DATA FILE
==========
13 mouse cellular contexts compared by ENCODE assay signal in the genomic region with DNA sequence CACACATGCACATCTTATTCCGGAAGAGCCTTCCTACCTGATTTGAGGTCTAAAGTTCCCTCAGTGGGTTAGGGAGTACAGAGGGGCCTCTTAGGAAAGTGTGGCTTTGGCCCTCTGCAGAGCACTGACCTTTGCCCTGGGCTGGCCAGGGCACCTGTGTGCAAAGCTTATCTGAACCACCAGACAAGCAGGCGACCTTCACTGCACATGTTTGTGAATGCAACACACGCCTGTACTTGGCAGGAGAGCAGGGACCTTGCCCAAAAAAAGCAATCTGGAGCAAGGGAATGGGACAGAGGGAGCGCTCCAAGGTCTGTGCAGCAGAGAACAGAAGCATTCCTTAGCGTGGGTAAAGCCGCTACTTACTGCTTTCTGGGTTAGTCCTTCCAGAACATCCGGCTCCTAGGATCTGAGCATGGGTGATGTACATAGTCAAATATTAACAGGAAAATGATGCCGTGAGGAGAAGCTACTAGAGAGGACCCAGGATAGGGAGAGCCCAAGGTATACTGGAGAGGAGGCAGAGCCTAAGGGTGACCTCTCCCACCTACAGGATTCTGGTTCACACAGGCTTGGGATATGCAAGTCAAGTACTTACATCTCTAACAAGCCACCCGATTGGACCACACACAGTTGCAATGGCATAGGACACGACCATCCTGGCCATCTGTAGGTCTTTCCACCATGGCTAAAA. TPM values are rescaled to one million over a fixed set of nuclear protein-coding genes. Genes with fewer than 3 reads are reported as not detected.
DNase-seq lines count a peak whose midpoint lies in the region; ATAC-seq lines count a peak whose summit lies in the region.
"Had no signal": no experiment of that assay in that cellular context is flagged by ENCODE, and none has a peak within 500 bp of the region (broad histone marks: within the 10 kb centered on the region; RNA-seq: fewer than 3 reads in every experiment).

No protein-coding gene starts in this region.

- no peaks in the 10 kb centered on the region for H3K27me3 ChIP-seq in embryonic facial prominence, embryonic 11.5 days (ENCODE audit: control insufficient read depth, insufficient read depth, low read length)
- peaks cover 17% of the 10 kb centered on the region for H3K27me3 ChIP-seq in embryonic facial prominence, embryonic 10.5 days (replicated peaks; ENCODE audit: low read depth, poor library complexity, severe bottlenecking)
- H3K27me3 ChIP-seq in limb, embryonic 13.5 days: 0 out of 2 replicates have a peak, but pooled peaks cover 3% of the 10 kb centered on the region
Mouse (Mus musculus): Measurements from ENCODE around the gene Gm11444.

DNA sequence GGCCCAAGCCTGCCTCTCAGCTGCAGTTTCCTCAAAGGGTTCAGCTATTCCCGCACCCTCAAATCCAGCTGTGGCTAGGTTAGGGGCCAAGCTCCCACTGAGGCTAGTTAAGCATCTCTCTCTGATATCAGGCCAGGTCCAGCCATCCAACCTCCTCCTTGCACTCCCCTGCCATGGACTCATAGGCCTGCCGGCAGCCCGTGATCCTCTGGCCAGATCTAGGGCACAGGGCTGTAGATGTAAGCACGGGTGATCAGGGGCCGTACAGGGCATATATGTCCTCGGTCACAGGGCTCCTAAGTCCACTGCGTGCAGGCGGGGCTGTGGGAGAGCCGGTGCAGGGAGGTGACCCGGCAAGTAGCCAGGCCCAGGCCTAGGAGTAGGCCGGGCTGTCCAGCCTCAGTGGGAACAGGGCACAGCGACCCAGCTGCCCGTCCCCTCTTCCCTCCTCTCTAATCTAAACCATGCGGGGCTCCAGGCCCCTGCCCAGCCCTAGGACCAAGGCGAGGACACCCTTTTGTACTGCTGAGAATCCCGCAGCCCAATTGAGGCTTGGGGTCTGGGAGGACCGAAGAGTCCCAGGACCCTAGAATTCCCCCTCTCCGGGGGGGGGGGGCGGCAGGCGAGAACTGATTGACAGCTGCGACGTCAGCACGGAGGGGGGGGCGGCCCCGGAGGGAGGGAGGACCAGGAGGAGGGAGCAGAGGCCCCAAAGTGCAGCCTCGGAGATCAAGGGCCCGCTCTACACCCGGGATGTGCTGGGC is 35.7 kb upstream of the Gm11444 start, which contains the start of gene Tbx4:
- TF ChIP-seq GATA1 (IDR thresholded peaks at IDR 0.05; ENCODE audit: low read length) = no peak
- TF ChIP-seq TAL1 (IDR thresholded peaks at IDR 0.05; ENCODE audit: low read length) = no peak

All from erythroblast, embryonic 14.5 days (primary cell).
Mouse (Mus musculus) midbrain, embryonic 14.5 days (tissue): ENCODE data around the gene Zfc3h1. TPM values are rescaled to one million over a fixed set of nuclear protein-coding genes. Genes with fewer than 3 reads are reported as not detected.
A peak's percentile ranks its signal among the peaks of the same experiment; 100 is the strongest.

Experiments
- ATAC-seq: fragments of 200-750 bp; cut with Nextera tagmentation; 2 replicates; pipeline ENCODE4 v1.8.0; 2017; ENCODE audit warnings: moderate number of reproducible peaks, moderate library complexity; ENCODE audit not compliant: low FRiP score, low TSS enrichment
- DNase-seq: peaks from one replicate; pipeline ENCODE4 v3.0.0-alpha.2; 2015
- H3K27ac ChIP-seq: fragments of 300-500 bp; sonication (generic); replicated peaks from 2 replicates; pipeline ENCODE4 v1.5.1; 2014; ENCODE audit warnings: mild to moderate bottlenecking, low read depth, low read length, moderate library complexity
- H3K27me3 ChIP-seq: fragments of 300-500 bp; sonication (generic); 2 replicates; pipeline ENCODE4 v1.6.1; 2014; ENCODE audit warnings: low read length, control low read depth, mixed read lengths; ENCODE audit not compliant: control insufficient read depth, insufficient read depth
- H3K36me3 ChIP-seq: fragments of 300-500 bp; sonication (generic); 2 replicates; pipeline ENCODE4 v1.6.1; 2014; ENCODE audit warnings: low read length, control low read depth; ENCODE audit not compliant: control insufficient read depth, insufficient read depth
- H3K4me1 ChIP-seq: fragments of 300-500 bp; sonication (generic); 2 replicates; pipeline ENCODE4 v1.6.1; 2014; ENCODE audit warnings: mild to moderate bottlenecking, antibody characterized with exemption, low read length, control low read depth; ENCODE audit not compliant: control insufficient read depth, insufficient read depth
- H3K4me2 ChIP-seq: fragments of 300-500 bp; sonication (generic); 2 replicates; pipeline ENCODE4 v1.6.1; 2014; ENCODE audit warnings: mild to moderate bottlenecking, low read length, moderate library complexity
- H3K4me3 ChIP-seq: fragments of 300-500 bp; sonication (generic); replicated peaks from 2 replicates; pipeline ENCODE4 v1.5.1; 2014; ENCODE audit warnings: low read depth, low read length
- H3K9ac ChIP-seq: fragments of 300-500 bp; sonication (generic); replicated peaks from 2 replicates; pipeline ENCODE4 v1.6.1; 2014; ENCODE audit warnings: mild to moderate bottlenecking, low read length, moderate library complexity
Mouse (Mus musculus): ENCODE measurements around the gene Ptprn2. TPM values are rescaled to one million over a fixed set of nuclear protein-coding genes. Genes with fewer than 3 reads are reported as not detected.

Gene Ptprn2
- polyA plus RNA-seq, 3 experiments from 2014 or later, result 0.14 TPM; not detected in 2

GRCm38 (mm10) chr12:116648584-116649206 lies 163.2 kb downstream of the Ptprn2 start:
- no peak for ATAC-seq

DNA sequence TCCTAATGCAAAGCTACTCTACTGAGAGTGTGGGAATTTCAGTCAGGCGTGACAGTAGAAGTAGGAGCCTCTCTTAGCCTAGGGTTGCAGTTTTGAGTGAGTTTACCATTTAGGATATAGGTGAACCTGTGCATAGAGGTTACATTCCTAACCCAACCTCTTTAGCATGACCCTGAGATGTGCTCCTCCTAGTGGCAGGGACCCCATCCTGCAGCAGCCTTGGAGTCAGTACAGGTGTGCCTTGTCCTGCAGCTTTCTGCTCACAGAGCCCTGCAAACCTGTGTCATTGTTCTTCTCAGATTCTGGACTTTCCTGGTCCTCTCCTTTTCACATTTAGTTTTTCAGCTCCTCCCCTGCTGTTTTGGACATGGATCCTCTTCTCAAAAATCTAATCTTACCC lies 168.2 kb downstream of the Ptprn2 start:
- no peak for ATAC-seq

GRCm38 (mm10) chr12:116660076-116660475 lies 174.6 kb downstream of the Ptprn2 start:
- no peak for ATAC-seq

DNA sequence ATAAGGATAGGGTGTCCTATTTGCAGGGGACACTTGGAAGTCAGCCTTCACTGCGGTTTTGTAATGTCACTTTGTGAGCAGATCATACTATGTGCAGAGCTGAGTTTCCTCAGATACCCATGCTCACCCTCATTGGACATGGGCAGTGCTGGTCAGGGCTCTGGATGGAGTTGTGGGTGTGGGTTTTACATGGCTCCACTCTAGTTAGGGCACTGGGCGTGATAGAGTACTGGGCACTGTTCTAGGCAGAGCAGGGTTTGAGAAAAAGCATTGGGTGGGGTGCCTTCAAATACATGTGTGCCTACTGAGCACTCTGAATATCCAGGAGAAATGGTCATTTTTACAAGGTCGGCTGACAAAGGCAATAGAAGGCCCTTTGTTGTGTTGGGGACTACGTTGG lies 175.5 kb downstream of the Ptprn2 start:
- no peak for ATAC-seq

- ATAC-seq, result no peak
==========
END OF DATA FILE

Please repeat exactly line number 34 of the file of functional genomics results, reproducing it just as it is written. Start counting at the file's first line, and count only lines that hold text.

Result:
DNA sequence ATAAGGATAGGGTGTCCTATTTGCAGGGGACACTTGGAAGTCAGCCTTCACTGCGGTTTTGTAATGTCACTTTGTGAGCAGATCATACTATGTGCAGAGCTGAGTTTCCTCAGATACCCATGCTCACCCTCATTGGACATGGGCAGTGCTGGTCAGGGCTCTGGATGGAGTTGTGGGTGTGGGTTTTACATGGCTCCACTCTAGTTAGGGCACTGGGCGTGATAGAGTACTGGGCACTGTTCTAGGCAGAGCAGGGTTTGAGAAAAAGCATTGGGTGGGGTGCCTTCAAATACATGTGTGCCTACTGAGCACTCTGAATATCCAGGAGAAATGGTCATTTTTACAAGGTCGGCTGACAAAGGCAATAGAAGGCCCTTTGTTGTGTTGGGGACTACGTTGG lies 175.5 kb downstream of the Ptprn2 start: